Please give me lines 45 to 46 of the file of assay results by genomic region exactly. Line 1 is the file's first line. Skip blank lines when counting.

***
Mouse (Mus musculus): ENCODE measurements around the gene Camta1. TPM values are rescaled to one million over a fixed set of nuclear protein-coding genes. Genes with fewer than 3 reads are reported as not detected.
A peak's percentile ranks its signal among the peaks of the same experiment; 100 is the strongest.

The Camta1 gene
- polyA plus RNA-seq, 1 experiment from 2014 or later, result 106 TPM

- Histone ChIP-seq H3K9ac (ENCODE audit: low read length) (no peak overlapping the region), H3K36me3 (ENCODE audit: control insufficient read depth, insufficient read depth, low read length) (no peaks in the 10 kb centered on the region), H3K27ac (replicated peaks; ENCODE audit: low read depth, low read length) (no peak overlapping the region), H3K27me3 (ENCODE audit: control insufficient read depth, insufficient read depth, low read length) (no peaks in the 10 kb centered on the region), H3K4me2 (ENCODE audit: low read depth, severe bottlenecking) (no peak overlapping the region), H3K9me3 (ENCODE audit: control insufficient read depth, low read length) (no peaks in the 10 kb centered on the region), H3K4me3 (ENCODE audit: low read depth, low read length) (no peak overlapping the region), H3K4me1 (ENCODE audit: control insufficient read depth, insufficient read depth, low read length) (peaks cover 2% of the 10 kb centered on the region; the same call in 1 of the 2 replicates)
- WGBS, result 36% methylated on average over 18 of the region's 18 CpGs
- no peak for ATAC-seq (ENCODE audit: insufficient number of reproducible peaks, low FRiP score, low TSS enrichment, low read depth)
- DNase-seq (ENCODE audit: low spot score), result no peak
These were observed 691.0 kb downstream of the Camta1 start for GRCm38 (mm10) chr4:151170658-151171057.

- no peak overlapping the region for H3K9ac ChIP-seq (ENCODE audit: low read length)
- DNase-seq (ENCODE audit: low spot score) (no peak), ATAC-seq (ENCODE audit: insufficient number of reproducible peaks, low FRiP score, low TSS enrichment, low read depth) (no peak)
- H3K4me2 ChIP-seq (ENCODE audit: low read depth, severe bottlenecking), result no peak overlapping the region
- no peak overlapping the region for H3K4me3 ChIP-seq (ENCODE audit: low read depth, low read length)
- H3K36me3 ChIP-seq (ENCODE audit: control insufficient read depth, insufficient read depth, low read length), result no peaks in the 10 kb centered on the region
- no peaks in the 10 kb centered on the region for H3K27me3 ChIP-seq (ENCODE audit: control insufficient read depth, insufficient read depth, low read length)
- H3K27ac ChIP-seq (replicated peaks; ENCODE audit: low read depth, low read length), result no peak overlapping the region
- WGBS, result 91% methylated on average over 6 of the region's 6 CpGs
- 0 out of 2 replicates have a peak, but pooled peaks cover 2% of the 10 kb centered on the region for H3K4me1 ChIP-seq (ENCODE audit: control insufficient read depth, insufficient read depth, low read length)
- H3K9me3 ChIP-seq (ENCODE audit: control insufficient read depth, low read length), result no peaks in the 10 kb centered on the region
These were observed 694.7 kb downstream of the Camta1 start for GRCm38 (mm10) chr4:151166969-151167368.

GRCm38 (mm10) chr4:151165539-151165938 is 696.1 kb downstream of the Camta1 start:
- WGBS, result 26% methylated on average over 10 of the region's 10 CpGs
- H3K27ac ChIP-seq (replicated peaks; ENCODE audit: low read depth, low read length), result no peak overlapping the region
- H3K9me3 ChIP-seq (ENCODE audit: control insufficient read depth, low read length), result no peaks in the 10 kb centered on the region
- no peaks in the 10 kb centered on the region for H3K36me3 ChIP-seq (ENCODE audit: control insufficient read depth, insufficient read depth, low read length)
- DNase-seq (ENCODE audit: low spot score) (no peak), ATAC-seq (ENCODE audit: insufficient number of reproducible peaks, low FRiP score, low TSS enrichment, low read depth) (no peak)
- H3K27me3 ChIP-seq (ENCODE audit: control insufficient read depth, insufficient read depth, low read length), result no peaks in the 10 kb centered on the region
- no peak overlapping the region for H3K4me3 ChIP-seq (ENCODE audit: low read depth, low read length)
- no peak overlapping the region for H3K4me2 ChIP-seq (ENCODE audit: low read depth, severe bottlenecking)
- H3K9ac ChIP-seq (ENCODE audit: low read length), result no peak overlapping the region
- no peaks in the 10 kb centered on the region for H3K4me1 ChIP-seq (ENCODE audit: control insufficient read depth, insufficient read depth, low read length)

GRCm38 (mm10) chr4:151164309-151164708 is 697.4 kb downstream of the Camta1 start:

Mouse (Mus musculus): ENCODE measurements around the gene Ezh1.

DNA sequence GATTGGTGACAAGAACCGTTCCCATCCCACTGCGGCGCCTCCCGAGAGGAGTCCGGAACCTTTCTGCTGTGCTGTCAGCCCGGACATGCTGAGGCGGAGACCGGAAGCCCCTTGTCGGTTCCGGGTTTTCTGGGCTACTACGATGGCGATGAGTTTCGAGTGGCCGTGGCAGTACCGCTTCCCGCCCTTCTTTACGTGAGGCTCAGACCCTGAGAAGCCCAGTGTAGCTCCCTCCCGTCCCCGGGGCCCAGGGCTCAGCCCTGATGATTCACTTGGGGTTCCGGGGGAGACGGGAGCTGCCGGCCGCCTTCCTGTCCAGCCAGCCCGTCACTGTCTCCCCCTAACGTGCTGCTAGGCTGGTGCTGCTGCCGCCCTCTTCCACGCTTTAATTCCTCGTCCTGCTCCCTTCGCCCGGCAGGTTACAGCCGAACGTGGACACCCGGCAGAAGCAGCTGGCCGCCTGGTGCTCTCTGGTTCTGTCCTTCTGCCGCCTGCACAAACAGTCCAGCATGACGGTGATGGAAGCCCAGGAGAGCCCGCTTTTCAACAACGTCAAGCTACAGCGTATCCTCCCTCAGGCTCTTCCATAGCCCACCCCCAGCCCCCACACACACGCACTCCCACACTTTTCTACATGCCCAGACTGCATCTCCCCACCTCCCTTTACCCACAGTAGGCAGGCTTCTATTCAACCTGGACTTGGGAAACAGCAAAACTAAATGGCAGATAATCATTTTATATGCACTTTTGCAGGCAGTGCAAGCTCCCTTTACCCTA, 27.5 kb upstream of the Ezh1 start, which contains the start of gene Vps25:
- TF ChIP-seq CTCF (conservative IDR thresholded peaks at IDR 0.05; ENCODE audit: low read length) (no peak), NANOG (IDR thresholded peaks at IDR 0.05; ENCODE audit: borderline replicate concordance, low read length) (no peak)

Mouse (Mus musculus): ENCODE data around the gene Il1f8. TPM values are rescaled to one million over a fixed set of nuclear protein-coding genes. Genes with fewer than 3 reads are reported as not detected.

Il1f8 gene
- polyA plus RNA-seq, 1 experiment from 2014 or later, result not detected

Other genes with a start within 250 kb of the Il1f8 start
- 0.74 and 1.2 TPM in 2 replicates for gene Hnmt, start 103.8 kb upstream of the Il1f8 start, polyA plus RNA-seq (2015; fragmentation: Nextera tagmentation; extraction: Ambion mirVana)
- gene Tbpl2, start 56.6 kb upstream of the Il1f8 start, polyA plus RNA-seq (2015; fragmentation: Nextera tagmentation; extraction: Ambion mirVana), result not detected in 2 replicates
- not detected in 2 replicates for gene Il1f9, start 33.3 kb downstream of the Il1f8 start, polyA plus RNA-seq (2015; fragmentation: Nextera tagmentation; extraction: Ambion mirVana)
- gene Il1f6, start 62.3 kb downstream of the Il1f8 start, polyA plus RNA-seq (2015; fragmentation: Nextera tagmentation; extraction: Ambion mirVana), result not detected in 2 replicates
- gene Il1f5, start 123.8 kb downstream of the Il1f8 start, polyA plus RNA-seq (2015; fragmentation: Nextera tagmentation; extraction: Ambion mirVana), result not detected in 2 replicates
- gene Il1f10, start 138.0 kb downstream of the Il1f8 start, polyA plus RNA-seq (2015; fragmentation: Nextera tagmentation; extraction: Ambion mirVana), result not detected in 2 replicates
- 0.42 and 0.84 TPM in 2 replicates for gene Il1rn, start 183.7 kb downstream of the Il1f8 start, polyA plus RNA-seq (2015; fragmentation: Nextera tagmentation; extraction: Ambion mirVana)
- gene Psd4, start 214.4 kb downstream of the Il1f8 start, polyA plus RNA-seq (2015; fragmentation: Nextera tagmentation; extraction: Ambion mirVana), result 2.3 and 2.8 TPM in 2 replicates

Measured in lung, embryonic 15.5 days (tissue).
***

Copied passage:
- gene Il1f10, start 138.0 kb downstream of the Il1f8 start, polyA plus RNA-seq (2015; fragmentation: Nextera tagmentation; extraction: Ambion mirVana), result not detected in 2 replicates
- 0.42 and 0.84 TPM in 2 replicates for gene Il1rn, start 183.7 kb downstream of the Il1f8 start, polyA plus RNA-seq (2015; fragmentation: Nextera tagmentation; extraction: Ambion mirVana)